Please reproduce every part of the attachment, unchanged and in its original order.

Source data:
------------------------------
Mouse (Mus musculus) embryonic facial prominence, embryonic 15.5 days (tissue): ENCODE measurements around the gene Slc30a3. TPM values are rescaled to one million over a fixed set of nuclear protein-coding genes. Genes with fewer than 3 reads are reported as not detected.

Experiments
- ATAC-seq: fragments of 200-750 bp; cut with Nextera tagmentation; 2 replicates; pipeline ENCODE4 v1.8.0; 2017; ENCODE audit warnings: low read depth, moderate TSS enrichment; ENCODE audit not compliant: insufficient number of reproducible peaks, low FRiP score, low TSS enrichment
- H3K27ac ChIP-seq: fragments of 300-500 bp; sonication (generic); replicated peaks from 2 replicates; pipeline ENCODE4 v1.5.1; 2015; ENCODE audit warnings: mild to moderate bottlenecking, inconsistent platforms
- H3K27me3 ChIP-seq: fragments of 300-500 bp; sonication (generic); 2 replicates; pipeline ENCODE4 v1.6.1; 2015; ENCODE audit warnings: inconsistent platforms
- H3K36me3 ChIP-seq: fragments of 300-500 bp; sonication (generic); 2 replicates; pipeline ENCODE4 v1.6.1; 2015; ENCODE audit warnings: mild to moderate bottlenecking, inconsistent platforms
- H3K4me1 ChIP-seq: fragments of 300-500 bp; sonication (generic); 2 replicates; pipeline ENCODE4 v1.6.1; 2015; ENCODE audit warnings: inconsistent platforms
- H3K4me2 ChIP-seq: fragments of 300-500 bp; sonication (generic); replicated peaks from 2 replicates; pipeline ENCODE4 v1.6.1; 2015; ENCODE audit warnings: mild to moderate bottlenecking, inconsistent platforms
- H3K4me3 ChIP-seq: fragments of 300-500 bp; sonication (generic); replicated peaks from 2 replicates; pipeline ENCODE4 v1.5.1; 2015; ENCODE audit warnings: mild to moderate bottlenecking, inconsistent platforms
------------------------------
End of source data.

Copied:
Mouse (Mus musculus) embryonic facial prominence, embryonic 15.5 days (tissue): ENCODE measurements around the gene Slc30a3. TPM values are rescaled to one million over a fixed set of nuclear protein-coding genes. Genes with fewer than 3 reads are reported as not detected.

Experiments
- ATAC-seq: fragments of 200-750 bp; cut with Nextera tagmentation; 2 replicates; pipeline ENCODE4 v1.8.0; 2017; ENCODE audit warnings: low read depth, moderate TSS enrichment; ENCODE audit not compliant: insufficient number of reproducible peaks, low FRiP score, low TSS enrichment
- H3K27ac ChIP-seq: fragments of 300-500 bp; sonication (generic); replicated peaks from 2 replicates; pipeline ENCODE4 v1.5.1; 2015; ENCODE audit warnings: mild to moderate bottlenecking, inconsistent platforms
- H3K27me3 ChIP-seq: fragments of 300-500 bp; sonication (generic); 2 replicates; pipeline ENCODE4 v1.6.1; 2015; ENCODE audit warnings: inconsistent platforms
- H3K36me3 ChIP-seq: fragments of 300-500 bp; sonication (generic); 2 replicates; pipeline ENCODE4 v1.6.1; 2015; ENCODE audit warnings: mild to moderate bottlenecking, inconsistent platforms
- H3K4me1 ChIP-seq: fragments of 300-500 bp; sonication (generic); 2 replicates; pipeline ENCODE4 v1.6.1; 2015; ENCODE audit warnings: inconsistent platforms
- H3K4me2 ChIP-seq: fragments of 300-500 bp; sonication (generic); replicated peaks from 2 replicates; pipeline ENCODE4 v1.6.1; 2015; ENCODE audit warnings: mild to moderate bottlenecking, inconsistent platforms
- H3K4me3 ChIP-seq: fragments of 300-500 bp; sonication (generic); replicated peaks from 2 replicates; pipeline ENCODE4 v1.5.1; 2015; ENCODE audit warnings: mild to moderate bottlenecking, inconsistent platforms